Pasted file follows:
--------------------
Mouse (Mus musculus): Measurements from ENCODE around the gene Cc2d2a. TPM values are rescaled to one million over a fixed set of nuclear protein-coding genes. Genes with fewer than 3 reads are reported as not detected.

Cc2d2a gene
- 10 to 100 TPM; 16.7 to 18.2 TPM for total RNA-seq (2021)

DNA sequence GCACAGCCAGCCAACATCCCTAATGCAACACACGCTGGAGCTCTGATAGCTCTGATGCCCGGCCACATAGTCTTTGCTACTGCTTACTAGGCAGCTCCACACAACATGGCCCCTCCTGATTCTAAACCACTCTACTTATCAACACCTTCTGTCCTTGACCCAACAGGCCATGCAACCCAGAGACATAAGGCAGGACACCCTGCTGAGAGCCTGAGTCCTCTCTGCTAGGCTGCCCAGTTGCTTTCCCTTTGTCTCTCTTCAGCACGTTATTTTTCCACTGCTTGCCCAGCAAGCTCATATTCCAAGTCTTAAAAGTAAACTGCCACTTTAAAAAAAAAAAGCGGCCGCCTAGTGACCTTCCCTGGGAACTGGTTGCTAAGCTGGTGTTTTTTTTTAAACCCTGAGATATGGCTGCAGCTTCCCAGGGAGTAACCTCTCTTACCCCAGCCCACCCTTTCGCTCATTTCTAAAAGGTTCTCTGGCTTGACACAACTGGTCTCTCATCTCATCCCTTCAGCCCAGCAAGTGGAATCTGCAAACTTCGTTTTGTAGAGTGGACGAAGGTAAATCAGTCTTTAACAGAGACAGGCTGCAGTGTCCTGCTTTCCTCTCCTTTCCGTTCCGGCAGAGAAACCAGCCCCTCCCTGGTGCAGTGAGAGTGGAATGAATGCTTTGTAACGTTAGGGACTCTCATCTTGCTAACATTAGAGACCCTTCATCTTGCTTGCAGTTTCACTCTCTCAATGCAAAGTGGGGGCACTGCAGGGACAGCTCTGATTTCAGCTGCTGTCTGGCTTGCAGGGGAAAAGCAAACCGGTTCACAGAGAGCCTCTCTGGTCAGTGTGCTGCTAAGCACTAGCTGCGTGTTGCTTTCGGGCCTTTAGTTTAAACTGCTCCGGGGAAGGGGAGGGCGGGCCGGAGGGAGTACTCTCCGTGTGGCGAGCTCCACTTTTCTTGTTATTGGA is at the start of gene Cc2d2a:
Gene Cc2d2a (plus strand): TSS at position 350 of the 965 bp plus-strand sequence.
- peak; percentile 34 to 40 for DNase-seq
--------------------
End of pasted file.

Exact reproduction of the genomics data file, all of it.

Mouse (Mus musculus): Measurements from ENCODE around the gene Cc2d2a. TPM values are rescaled to one million over a fixed set of nuclear protein-coding genes. Genes with fewer than 3 reads are reported as not detected.

Cc2d2a gene
- 10 to 100 TPM; 16.7 to 18.2 TPM for total RNA-seq (2021)

DNA sequence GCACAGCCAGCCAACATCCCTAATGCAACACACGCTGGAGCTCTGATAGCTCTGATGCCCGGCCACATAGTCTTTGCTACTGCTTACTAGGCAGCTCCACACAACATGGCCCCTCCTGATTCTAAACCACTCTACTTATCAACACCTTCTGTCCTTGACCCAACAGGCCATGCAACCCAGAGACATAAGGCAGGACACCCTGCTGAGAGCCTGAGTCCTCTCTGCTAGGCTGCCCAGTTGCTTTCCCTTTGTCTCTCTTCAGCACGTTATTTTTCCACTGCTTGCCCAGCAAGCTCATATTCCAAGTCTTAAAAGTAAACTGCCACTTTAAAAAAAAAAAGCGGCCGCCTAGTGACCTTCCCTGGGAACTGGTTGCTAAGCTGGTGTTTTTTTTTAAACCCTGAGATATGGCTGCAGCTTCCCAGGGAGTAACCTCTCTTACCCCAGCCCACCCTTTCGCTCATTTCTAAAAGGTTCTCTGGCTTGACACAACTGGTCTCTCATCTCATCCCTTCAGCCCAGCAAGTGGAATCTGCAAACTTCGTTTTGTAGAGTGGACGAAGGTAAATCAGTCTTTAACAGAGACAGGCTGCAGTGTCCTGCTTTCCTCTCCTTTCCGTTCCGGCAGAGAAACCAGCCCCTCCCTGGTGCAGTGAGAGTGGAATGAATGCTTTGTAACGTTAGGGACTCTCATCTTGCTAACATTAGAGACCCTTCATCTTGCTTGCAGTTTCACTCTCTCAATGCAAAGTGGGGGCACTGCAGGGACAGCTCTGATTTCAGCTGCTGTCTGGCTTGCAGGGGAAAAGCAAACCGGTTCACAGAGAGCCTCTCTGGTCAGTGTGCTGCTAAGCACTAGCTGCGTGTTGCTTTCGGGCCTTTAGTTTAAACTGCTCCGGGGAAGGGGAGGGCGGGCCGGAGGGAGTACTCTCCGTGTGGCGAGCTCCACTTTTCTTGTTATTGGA is at the start of gene Cc2d2a:
Gene Cc2d2a (plus strand): TSS at position 350 of the 965 bp plus-strand sequence.
- peak; percentile 34 to 40 for DNase-seq